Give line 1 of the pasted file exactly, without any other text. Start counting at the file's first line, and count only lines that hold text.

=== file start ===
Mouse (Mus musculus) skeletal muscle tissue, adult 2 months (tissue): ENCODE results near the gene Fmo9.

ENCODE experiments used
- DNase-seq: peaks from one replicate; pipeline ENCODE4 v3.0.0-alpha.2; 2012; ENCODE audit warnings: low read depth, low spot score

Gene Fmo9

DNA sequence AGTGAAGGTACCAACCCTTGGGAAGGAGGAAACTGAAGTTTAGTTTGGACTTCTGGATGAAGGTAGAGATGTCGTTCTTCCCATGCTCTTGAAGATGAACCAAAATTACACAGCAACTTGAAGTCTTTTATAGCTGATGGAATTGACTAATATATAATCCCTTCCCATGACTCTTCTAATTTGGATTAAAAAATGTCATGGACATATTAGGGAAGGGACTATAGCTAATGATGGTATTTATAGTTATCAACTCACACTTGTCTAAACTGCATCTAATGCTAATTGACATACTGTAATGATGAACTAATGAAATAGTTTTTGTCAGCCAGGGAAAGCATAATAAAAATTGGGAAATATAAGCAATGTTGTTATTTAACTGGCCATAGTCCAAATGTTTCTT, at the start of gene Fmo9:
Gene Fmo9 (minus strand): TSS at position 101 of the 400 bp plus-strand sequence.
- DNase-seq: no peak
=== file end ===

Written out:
Mouse (Mus musculus) skeletal muscle tissue, adult 2 months (tissue): ENCODE results near the gene Fmo9.